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Too early to celebrate lower environ pollution
Date 30-Mar-2020 | Category | Author Nation, The Star Online


PETALING JAYA: Environmental activists warn that it is still too early to cheer despite air pollution having abated during the movement control order (MCO) period following the decline of emissions from transport and industrial activities.

They are saying that the current absence of pollution may only be temporary if there is no proper enforcement and policy or environment-friendly incentives.

Global Environment Centre director Faizal Parish said there was a significant reduction in emissions from transport and industrial activities as well as improvement in river water quality in the Klang Valley, with less industrial and food waste entering waterways.

“We also realise that we can do more online, rather than continually travelling and having meetings.

“We hope that after the Covid-19 pandemic is over, we will maintain these steps to reduce our carbon footprint, ” he said.

He pointed out however that some unscrupulous parties were taking advantage of low enforcement to dump waste along riverbanks in some areas.

He cited South Korea as an example of a country which had devoted 80% of its fiscal stimulus worth about US$38bil (RM164.5bil) after the 2008 financial crisis to areas such as renewable energy, energy-efficient buildings, low carbon transport and waste management.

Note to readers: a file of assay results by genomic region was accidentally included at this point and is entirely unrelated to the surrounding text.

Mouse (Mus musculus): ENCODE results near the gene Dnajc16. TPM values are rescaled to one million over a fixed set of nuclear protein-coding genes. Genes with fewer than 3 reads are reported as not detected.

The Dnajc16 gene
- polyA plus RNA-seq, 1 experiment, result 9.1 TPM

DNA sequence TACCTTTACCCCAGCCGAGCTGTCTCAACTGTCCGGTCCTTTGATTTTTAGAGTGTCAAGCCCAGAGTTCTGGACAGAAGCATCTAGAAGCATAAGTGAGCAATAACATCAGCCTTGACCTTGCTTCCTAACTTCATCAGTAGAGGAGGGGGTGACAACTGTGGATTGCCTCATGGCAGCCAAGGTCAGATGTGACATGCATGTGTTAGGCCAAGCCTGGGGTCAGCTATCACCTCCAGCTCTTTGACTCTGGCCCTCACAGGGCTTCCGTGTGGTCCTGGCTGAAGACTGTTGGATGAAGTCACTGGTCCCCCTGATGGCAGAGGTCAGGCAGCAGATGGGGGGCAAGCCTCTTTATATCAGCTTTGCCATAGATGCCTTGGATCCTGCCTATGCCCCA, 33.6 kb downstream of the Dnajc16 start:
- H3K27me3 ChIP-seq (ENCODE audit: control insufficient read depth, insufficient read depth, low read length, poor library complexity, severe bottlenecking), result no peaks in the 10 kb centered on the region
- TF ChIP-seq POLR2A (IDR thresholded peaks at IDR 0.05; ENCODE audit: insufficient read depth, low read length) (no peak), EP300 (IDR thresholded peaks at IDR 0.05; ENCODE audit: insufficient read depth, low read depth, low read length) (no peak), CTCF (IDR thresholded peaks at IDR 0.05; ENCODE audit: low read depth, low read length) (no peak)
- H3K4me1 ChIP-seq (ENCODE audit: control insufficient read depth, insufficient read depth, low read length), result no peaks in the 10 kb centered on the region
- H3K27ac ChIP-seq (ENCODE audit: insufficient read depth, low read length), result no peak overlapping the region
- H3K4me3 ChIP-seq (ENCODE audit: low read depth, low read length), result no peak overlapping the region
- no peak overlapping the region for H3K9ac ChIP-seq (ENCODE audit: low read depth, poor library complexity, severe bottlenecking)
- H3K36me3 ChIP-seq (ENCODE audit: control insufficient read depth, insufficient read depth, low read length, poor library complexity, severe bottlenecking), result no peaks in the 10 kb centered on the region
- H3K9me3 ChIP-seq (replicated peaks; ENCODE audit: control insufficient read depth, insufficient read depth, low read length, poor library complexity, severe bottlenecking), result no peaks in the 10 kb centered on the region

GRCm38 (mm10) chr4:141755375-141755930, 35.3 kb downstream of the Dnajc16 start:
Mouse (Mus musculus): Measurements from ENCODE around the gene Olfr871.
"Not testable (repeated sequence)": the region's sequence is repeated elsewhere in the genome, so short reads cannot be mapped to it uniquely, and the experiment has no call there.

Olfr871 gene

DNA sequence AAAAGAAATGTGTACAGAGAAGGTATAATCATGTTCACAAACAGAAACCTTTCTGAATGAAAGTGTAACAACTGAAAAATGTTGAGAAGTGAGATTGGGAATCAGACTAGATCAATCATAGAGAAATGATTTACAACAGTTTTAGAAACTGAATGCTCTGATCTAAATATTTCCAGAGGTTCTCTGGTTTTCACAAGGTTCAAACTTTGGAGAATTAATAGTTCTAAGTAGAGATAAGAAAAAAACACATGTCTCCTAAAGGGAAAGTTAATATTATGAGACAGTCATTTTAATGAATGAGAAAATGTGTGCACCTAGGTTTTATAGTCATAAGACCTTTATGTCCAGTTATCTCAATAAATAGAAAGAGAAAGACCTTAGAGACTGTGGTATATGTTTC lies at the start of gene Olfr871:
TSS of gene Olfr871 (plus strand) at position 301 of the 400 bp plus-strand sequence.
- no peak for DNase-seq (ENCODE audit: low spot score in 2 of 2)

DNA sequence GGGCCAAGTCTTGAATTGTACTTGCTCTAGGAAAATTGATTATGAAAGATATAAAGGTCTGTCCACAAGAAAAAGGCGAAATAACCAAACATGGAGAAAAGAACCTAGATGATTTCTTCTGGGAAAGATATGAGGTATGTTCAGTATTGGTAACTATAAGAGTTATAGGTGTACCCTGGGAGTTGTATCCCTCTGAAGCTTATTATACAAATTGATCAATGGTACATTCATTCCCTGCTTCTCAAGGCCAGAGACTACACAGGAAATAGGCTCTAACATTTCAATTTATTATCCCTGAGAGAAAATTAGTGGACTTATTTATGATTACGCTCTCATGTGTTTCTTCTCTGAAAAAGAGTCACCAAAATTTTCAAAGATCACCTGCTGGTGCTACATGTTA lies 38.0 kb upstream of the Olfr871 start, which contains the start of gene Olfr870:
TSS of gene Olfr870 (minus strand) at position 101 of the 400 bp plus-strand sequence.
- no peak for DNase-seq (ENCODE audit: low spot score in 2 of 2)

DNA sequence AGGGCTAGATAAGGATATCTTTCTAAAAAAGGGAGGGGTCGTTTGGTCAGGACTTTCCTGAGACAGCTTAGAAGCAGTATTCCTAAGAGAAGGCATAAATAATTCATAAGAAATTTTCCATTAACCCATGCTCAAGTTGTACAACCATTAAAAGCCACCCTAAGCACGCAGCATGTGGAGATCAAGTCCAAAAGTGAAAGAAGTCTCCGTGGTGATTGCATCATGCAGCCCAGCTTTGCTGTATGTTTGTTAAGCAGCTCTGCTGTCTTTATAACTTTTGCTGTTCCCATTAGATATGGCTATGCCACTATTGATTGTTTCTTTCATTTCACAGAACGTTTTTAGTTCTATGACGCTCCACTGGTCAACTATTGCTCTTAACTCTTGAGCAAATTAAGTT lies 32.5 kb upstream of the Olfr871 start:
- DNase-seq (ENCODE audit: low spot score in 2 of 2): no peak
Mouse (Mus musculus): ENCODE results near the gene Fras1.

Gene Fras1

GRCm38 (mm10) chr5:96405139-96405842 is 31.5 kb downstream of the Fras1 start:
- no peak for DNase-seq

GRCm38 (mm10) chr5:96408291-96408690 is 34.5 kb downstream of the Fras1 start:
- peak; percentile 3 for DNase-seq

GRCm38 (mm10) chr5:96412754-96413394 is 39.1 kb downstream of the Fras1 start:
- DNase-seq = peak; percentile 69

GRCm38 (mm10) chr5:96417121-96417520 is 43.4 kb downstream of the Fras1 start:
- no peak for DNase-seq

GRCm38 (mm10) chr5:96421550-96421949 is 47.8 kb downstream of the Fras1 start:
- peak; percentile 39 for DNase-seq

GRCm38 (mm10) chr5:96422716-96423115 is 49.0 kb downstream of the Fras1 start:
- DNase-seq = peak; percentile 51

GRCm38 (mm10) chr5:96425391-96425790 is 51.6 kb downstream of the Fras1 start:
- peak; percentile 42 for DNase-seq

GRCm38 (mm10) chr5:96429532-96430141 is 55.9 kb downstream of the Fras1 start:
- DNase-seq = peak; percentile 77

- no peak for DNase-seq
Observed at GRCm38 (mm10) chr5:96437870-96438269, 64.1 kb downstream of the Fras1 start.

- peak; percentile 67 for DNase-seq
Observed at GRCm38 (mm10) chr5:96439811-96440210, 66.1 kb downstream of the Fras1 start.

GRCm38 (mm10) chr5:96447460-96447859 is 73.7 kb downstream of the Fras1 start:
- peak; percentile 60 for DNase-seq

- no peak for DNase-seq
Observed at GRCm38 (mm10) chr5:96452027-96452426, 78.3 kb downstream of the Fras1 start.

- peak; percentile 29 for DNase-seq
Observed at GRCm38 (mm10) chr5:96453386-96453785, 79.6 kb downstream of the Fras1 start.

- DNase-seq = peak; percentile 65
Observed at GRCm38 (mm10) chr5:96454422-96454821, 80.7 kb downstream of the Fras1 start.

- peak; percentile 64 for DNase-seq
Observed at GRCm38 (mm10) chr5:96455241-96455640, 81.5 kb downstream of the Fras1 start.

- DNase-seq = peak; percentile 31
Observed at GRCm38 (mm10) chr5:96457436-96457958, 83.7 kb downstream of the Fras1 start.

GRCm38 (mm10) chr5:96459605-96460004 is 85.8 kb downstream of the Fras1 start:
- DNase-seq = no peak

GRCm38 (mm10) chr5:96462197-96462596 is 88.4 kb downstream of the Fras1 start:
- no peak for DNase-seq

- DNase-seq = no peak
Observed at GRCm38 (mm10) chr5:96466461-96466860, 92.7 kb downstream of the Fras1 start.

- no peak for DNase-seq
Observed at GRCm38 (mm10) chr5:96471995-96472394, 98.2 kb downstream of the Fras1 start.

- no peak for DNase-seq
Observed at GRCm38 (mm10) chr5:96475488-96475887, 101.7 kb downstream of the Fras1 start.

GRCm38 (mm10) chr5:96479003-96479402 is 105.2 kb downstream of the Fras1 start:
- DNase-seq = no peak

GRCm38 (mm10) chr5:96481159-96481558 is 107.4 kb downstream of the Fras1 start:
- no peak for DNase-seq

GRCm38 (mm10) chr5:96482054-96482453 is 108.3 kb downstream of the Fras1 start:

“The Korean economy recovered and many green jobs were created. In its next five-year plan, it invested some USS85bil (RM367.9bil) more in clean energy and green growth and created some one million new jobs, ” he said.

“Malaysia should consider this and prioritise the environment and green growth options in any planned fiscal stimulus, ” said Faizal.

Air quality in Malaysia peaked on Thursday – the ninth day of the MCO – with 57% of the air monitoring stations throughout the nation recording a “good” reading of between 0 and 50 as at 2pm.

This is a jump from 42% at the same time on March 17, a day before the MCO began.

China also saw its carbon emissions drop by at least 100 million metric tonnes over the past two weeks, according to a study published on Wednesday by the Centre for Research on Energy and Clean Air in Finland. That is nearly 6% of global emissions during the same period last year.

Pertubuhan Pelindung Khazanah Alam Malaysia (Peka) president Puan Sri Shariffa Sabrina Syed Akil said it was a “healing time” for the country but it would not be long before the public resume their normal lives after the MCO.

“I hope the public can use this time to be more aware and sensitive towards the environment and continue to defend Mother Nature.

“It plays a very important role for our ecosystem and well-being.

“It is about time the government changes our policies on preservation, especially maintaining our natural resources. This cannot be compromised anymore, ” she said.

Shariffa Sabrina said the government should work on improving the National Forestry Act 1984 and put a moratorium on logging.

Environmental activist Prof Dr Maketab Mohamed said although there might be some improvement, enforcement must also be strengthened.

“It can cut both ways. If the park rangers are not doing their regular enforcement during the MCO period, poachers will be free to do whatever they want in the forest.

“Officers from the Wildlife and National Parks Department cannot let their guard down, ” he said.

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